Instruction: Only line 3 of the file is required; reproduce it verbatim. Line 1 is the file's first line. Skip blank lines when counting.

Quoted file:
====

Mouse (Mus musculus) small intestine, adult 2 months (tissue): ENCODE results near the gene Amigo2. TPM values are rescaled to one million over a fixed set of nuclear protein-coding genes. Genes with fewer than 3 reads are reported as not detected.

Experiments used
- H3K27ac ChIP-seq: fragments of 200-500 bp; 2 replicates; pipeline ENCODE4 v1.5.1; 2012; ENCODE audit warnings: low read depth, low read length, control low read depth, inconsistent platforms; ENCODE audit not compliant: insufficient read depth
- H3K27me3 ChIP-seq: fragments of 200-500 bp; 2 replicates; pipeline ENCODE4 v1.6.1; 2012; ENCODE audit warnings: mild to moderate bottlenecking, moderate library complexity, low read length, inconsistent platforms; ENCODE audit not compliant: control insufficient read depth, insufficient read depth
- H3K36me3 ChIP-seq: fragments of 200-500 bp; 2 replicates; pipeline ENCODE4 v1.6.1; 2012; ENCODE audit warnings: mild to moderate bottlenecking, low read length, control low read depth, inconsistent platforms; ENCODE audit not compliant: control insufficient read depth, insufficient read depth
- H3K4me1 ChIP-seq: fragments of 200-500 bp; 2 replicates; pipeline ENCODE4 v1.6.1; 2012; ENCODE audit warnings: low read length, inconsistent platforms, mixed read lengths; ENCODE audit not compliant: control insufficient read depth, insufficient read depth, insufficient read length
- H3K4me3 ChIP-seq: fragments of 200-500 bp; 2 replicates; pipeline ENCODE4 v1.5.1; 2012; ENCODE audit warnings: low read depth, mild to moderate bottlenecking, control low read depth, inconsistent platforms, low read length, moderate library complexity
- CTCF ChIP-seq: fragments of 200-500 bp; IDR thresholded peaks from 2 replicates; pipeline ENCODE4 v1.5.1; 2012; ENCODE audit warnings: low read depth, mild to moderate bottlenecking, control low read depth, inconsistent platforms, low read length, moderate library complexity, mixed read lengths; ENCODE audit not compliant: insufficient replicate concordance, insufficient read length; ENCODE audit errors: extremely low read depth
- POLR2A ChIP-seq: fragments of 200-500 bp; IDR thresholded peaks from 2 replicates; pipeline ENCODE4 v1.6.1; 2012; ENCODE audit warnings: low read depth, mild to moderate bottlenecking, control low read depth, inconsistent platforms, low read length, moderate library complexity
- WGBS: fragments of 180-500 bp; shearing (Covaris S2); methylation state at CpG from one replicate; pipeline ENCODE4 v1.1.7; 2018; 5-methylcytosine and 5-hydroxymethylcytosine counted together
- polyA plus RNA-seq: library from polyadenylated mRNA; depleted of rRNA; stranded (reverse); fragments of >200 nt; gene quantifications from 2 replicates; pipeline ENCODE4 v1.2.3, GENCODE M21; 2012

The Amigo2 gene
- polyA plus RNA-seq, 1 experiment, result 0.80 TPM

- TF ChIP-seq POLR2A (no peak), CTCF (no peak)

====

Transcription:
- H3K27ac ChIP-seq: fragments of 200-500 bp; 2 replicates; pipeline ENCODE4 v1.5.1; 2012; ENCODE audit warnings: low read depth, low read length, control low read depth, inconsistent platforms; ENCODE audit not compliant: insufficient read depth